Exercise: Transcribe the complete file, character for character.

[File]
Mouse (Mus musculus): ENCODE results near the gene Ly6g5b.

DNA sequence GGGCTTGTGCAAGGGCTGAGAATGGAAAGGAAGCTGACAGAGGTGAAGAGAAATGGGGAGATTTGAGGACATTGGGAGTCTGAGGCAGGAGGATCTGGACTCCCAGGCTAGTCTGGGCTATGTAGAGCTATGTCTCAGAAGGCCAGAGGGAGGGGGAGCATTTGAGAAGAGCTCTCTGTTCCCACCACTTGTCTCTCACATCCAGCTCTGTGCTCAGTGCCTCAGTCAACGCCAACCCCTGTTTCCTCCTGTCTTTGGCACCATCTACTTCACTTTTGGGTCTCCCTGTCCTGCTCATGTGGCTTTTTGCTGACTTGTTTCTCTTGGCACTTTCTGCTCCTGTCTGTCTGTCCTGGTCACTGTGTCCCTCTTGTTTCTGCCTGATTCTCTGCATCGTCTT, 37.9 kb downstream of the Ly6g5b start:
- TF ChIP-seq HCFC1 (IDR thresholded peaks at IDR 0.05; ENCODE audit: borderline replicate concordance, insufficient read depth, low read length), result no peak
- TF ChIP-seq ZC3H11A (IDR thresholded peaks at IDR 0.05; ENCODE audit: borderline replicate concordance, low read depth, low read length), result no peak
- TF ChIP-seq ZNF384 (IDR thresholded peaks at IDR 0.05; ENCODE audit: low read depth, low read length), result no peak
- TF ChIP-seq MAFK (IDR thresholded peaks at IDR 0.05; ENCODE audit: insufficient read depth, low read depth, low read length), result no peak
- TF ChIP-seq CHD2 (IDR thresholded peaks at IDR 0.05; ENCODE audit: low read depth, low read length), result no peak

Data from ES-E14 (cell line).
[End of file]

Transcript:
Mouse (Mus musculus): ENCODE results near the gene Ly6g5b.

DNA sequence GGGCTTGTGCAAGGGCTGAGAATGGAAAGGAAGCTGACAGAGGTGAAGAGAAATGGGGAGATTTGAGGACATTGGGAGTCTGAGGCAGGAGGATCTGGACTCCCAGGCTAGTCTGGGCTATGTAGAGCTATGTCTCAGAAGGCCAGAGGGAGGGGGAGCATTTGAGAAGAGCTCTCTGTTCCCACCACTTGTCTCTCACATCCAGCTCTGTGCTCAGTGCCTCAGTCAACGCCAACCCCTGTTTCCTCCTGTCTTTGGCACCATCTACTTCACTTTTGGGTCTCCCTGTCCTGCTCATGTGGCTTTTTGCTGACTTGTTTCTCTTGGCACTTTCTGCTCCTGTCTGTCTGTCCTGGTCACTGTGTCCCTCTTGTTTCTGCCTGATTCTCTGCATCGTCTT, 37.9 kb downstream of the Ly6g5b start:
- TF ChIP-seq HCFC1 (IDR thresholded peaks at IDR 0.05; ENCODE audit: borderline replicate concordance, insufficient read depth, low read length), result no peak
- TF ChIP-seq ZC3H11A (IDR thresholded peaks at IDR 0.05; ENCODE audit: borderline replicate concordance, low read depth, low read length), result no peak
- TF ChIP-seq ZNF384 (IDR thresholded peaks at IDR 0.05; ENCODE audit: low read depth, low read length), result no peak
- TF ChIP-seq MAFK (IDR thresholded peaks at IDR 0.05; ENCODE audit: insufficient read depth, low read depth, low read length), result no peak
- TF ChIP-seq CHD2 (IDR thresholded peaks at IDR 0.05; ENCODE audit: low read depth, low read length), result no peak

Data from ES-E14 (cell line).